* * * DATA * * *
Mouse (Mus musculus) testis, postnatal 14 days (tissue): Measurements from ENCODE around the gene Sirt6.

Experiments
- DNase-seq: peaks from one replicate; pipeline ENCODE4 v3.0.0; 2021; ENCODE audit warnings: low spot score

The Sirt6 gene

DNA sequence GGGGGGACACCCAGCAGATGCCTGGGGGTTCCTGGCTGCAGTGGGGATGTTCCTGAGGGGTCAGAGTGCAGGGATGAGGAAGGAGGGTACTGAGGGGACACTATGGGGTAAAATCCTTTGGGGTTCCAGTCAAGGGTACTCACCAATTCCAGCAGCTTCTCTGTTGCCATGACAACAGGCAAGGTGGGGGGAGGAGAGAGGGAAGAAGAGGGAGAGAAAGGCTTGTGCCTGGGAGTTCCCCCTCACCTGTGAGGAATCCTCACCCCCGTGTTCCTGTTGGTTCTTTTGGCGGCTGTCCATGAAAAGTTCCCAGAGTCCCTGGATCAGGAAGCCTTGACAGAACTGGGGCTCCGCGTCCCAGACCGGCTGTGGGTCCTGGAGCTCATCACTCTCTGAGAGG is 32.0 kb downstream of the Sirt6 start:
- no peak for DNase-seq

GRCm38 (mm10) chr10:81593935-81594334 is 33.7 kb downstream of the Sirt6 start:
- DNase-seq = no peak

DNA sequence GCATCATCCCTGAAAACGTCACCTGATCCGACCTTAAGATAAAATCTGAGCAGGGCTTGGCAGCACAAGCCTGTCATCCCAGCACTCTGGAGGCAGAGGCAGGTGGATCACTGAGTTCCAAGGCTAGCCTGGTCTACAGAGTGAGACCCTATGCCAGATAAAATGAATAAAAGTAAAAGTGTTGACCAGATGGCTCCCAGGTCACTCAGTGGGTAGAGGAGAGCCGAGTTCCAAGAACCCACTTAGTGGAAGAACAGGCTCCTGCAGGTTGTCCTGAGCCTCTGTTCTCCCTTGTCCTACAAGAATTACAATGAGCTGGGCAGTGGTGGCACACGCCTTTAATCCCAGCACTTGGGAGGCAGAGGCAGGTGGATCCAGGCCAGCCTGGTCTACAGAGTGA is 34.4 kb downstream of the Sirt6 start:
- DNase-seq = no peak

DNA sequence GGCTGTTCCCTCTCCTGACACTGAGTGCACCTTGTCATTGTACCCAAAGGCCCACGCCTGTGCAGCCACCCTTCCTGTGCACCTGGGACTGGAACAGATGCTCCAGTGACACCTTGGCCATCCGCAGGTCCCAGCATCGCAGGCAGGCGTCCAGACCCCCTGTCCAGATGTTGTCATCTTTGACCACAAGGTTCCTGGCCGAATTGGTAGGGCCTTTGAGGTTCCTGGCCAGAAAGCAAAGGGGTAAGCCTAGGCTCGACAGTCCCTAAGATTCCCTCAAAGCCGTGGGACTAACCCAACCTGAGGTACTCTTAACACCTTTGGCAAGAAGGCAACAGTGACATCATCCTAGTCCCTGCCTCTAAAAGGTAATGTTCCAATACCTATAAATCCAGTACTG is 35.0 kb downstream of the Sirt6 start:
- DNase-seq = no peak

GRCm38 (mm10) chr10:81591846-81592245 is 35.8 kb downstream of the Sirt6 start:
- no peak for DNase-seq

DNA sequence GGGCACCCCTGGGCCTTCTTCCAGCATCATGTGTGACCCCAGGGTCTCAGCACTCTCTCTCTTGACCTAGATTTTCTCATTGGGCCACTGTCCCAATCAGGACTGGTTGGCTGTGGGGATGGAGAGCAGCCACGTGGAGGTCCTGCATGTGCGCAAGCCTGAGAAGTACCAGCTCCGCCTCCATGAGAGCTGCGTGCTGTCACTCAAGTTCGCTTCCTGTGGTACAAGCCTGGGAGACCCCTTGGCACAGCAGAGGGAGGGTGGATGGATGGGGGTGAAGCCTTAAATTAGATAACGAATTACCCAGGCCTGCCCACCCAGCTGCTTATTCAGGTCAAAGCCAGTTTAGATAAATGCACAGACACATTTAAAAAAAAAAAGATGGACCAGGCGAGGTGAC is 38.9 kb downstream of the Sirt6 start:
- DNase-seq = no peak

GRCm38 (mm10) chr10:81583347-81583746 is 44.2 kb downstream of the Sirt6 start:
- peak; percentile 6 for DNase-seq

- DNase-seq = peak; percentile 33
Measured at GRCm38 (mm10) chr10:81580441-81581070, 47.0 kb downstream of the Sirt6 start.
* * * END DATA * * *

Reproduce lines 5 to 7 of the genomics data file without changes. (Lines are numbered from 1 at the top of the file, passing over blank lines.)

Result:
DNA sequence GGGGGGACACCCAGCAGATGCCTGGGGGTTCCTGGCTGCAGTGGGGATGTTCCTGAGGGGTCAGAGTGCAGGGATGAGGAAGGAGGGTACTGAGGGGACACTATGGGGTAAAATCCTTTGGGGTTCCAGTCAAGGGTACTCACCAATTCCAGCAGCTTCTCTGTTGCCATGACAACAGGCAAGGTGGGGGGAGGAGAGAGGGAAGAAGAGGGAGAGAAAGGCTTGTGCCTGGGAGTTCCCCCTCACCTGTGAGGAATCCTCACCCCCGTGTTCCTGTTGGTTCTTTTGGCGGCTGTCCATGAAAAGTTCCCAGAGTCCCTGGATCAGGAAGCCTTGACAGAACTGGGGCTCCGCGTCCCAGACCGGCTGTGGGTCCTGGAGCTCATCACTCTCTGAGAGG is 32.0 kb downstream of the Sirt6 start:
- no peak for DNase-seq

GRCm38 (mm10) chr10:81593935-81594334 is 33.7 kb downstream of the Sirt6 start: